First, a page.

Mississippi court rejects man’s claims that Native American heritage allows him to trespass on neighbor’s property

Published 5:30 am Thursday, October 7, 2021

The Mississippi Court of Appeals has affirmed a decision in a dispute over allegations that a man repeatedly trespassed on his neighbor’s rural land.

Curtis Henry Johnson said he had the right to go on the land because he claimed, without providing proof, that he is Native American.

A Holmes County chancery judge in 2019 issued a civil contempt order against Johnson at the request of Paul Benton, and ordered Johnson to pay $5,000 for Benton’s legal costs. The appeals court said Tuesday that the judge ruled correctly.

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The Johnson and Benton families own adjoining tracts of land in Holmes County, about an hour’s drive north of Jackson, and their court fight dates back to 2013. Court records show Curtis Johnson’s great grandfather bought the land in 1918 and passed it down to his sons. The Benton family later bought part of it.

Paul Benton said in a court complaint that Curtis Johnson let people hunt on some other nearby land that the Bentons own. He also said Johnson had destroyed a gate on some of the Benton family land, and that Johnson once changed a lock on a gate, blocking Paul Benton and resulting in the loss of a soybean crop.

Johnson said during the court dispute that he was chief of the “Creek Indian Tribe East of the Mississippi” and the property was ancestral land so he could not be trespassing. He also said any dispute should go to tribal court, not state court. But the Mississippi appeals court wrote that Johnson offered no proof of his ancestry when a chancery judge asked for it during a hearing on June 5, 2019, and has not offered it since.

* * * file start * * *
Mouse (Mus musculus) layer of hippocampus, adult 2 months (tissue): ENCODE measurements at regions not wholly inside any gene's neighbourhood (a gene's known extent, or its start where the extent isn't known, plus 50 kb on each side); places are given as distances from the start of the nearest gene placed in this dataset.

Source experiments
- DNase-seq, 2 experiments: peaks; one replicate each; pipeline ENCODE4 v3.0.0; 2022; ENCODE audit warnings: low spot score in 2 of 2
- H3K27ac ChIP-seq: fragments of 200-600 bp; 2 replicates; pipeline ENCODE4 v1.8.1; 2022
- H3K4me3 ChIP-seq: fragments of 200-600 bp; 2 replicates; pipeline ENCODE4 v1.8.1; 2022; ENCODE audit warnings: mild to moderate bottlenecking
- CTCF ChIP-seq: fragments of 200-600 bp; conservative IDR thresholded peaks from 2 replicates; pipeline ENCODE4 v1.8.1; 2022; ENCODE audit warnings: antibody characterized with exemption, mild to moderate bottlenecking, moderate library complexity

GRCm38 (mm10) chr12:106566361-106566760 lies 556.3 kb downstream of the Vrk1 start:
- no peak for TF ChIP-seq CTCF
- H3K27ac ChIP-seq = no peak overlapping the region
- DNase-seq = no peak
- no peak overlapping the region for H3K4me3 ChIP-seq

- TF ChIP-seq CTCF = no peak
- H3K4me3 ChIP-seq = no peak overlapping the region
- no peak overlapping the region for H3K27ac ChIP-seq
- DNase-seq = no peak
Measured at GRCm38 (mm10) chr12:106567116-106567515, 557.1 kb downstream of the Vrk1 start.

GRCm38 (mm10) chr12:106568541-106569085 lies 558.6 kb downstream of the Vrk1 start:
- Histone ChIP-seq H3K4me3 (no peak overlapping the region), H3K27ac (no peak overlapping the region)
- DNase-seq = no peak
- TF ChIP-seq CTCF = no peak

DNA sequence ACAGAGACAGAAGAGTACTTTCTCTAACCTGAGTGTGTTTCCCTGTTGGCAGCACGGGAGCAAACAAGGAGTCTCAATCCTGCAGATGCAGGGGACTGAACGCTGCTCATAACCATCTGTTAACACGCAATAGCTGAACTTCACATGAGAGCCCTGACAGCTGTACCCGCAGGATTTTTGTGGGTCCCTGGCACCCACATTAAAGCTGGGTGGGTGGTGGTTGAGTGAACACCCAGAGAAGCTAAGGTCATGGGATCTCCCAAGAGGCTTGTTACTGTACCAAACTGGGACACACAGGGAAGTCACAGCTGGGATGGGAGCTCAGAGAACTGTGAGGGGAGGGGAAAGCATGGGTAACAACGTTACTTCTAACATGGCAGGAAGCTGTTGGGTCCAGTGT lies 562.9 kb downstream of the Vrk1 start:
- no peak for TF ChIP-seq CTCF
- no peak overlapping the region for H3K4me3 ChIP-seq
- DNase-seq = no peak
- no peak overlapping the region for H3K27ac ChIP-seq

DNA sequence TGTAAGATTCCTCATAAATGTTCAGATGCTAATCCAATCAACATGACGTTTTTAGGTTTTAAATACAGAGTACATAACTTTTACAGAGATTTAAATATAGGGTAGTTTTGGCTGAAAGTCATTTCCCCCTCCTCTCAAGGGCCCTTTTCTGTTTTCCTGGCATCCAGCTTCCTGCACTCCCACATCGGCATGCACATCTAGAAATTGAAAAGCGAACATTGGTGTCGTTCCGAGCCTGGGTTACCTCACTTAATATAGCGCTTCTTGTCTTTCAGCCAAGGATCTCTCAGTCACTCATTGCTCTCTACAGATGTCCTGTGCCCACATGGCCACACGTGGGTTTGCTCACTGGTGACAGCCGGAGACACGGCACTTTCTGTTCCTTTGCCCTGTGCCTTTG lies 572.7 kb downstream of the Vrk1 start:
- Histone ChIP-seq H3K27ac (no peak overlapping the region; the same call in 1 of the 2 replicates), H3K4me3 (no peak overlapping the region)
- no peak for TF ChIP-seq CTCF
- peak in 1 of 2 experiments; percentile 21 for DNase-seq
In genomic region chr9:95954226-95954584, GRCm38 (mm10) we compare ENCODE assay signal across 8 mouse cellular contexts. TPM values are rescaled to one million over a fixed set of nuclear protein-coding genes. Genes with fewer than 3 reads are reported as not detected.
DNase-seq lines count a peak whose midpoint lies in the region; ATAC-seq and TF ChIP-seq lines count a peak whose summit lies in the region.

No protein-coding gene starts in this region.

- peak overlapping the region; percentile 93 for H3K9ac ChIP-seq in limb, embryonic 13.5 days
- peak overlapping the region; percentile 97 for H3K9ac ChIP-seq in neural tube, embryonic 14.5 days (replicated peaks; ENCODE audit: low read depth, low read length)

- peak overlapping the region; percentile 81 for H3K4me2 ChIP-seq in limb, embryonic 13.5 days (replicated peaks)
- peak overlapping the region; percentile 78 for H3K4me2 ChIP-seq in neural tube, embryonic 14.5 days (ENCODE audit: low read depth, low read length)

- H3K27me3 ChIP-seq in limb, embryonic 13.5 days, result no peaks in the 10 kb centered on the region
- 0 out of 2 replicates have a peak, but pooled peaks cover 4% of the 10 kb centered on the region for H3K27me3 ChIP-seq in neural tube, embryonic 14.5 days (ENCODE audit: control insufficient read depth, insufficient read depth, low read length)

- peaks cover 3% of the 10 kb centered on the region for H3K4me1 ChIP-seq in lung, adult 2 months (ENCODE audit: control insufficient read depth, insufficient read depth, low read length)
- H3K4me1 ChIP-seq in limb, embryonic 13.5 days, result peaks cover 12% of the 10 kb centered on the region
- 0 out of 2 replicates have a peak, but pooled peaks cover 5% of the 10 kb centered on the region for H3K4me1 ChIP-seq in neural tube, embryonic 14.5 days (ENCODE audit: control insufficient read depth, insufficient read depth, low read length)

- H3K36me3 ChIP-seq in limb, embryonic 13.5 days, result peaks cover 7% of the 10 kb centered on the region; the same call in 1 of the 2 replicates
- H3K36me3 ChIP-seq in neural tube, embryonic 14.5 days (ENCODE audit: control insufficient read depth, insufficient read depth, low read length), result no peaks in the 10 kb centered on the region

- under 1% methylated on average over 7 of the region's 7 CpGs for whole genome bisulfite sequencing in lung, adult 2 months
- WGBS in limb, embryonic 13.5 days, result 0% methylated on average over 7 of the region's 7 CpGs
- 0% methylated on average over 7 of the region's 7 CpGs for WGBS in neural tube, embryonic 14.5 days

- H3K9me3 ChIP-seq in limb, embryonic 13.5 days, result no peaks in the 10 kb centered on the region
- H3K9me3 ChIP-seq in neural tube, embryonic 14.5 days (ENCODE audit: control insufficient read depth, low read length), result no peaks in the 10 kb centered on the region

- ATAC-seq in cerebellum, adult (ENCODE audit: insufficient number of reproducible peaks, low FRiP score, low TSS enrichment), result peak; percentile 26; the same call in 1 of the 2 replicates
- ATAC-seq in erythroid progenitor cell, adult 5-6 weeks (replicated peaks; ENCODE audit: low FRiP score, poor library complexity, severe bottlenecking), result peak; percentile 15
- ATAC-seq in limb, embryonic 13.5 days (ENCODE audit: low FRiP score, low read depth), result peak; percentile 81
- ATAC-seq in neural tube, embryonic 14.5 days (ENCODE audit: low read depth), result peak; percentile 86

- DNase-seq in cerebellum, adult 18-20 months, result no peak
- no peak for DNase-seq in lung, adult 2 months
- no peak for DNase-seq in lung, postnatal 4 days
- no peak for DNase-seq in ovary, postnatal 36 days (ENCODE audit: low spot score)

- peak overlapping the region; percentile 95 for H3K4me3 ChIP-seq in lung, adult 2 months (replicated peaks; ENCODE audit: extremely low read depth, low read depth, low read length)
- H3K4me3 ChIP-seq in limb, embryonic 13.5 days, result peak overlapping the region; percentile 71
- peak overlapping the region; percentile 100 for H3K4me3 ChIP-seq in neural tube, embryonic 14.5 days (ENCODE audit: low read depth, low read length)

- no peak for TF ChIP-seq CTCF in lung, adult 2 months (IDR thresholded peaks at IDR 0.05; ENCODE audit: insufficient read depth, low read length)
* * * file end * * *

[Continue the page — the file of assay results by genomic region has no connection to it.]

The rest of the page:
“Curtis testified that he traced his ancestry, which revealed that his family was not African-American but Creek Indian,” Chief Judge Donna M. Barnes wrote for the appeals court. “Later, Curtis testified that he has lived his entire life ‘as an Indian.’ He claimed his great-grandfather Walter L. Johnson, who died in 1970, was a Creek Indian. The chancellor asked for proof, but Curtis responded that he did not bring it to court that day.”

Curtis Johnson also accused Paul Benton of trespassing on tribal land, according to court papers.

The appeals court noted that the Creek tribe was forced to cede homelands east of the Mississippi River in 1832 and to move to what is now Oklahoma.

“Therefore, any ‘Creek Tribe East of the Mississippi’ does not have such a reservation,” the appeals court wrote.

The Creek people are known as the Muscogee Nation. In 1981, the U.S. Interior Department denied a petition from a group in Georgia that sought to be federally recognized as a tribe called the Lower Muskogee Creek Tribe-East of the Mississippi.